stop renting

How to Tell When You’re Ready to Stop Renting

One of the most common paths to home ownership is renting for a few (or more) years until you’re ready to buy your first home. People take this path for many reasons: to figure out where they want to live, to save up for a down payment, and to learn what it takes to take care of a home before buying one themselves.

If you’re on this very path, you might be wondering: how do you know when you’re ready to stop renting?

It’s a great question, and it’s not the same for everyone. In this article, we’re going to explore the renting vs. owning experiences in a bit more detail, then walk through 6 signs you’re ready to own your first home.

Let’s dive in!

Quick Takeaways

  • There is no one-size-fits-all answer to renting vs. owning — it depends on an individual’s financial situation and personal preferences.
  • Steady employment, debt-to-income ratio, and credit score are three important factors that mortgage lenders consider before approving a loan.
  • It’s important to save enough for a down payment and an emergency fund before you stop renting and look to buy.
  • Feeling personally ready to stop renting and buy a home is equally important to being financially ready.

Renting vs. Owning: How is it different?

The real answer to the longstanding debate about renting vs. owning is that neither option is better than the other. The right choice for you depends on where you are financially, your life situation, and your preferences for taking on responsibility related to your home.

Renting, for example, often requires a credit check that’s much less stringent than that required to buy a home, and your debt-to-income ratio is usually not as important. Renting offers more flexibility to move if you want to, has limited expenses related to upkeep and repair, and doesn’t come with worry about things like long-term home value or real estate taxes.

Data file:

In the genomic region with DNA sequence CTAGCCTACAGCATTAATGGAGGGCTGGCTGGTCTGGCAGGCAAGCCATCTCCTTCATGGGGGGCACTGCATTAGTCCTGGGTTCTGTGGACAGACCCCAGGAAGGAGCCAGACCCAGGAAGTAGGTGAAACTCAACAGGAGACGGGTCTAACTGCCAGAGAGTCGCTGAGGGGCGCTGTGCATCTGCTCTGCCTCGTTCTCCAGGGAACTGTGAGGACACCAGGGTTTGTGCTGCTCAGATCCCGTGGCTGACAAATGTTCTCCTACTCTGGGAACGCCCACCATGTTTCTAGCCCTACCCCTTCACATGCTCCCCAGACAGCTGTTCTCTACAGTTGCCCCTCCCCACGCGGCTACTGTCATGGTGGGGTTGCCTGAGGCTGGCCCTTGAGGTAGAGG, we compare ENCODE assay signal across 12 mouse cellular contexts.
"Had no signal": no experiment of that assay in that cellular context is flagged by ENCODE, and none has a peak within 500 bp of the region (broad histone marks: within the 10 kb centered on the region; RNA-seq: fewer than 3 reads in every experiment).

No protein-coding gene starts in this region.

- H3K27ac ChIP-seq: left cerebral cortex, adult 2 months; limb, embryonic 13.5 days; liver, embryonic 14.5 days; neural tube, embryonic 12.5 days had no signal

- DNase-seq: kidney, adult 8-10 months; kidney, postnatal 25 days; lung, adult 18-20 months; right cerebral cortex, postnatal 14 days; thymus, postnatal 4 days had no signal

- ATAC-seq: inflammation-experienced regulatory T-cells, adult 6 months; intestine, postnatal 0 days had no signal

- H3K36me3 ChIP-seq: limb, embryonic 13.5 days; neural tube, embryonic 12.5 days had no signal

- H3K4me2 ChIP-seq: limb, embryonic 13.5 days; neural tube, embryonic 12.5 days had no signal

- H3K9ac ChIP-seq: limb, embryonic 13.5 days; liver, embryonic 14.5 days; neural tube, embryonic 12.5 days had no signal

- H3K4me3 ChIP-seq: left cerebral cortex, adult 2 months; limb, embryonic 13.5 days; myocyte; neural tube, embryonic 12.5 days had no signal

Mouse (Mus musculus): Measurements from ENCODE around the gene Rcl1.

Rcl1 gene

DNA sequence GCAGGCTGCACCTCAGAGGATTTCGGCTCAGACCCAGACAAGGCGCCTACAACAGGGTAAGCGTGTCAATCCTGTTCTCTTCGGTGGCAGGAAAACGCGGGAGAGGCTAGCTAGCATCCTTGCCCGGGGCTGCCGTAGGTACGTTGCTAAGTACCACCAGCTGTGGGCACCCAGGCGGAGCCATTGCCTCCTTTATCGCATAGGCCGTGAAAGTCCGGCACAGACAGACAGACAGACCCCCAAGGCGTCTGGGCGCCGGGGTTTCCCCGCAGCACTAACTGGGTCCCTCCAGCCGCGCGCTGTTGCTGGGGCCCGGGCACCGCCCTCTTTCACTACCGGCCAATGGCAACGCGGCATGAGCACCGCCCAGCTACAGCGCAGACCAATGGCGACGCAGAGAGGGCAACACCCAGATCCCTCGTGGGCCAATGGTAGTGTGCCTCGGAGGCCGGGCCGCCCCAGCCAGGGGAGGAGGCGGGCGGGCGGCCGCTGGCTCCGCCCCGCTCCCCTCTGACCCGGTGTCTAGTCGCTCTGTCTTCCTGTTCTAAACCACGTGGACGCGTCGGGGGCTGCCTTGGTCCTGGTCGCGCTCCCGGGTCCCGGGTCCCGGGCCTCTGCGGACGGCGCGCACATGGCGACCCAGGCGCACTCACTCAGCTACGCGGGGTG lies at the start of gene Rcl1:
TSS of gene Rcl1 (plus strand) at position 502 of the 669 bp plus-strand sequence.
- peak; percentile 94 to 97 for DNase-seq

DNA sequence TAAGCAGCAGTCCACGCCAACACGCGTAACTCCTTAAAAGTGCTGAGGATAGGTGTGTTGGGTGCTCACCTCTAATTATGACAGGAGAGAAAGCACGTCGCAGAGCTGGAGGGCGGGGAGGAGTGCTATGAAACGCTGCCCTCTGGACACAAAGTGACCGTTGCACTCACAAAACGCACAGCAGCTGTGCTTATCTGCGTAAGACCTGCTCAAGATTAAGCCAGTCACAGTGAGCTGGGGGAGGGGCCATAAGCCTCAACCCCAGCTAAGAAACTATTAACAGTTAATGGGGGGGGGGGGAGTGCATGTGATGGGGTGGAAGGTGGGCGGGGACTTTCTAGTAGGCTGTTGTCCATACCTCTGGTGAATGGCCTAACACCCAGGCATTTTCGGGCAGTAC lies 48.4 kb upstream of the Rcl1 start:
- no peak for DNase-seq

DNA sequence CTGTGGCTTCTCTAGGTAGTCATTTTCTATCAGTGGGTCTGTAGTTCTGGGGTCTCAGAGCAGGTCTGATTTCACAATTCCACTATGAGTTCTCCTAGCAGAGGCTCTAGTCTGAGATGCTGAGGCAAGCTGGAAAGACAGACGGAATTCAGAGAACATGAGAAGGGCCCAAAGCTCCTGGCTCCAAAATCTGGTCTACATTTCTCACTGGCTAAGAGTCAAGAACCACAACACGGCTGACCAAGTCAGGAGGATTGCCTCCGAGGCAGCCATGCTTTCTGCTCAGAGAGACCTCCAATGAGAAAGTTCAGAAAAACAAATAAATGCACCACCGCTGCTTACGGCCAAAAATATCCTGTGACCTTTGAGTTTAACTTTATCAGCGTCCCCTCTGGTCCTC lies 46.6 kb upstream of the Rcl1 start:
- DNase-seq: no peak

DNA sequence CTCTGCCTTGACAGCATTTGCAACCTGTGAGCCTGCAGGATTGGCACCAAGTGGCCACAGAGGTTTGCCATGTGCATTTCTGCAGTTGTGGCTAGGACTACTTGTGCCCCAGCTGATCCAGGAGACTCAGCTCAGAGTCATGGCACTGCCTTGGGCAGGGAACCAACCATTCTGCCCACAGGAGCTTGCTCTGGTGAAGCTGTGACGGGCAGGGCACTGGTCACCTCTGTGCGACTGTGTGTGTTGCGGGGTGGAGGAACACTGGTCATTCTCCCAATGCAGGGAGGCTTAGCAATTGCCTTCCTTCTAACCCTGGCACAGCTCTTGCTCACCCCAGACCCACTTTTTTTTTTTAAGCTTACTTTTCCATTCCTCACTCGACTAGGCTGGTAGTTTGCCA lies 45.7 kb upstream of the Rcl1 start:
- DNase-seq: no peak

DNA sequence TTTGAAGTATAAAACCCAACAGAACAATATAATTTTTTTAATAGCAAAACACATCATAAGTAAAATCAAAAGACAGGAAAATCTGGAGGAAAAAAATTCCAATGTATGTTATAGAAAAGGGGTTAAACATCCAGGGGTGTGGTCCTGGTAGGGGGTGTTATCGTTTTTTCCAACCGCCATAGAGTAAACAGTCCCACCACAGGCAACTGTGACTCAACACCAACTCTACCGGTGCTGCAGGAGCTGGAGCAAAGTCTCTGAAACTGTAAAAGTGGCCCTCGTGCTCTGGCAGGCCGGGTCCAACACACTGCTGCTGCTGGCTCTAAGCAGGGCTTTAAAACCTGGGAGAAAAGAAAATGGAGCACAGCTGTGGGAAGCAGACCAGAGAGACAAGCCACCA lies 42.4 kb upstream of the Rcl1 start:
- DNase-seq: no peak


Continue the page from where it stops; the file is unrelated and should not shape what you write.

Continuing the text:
But home ownership has its benefits too. It gives you total control over how you want to make your house a home. You can build equity over time that can contribute to financial stability. You can build long-term relationships with neighbors and others in your community.

A common path people take is to rent for many years, then buy a home when they feel ready — thus enjoying the benefits of both scenarios. But it can be challenging to determine when exactly you’re ready to make the jump from renting to owning a home. In the next section, we’ll walk through X signs that you’re in a good position to stop renting and consider buying your own home.

6 Signs You’re Ready to Stop Renting

You have steady employment

Steady employment is a must when it comes to home ownership. A typical home mortgage is locked in for 15 to 30 years, meaning you’ll need to have reliable income to make your monthly payments over this timespan.

Employment is one of the factors mortgage lenders take into account when deciding whether to approve you for a loan. That’s why it’s a good idea to maintain your employment for at least several months (but more ideally one year or more) before diving into the home buying process.

You want to stay where you are

Buying a home is a fairly permanent decision. As such, you want to be certain about the location where you choose to live. Remember: one of the primary benefits of renting is that it’s easier to move around when you want to.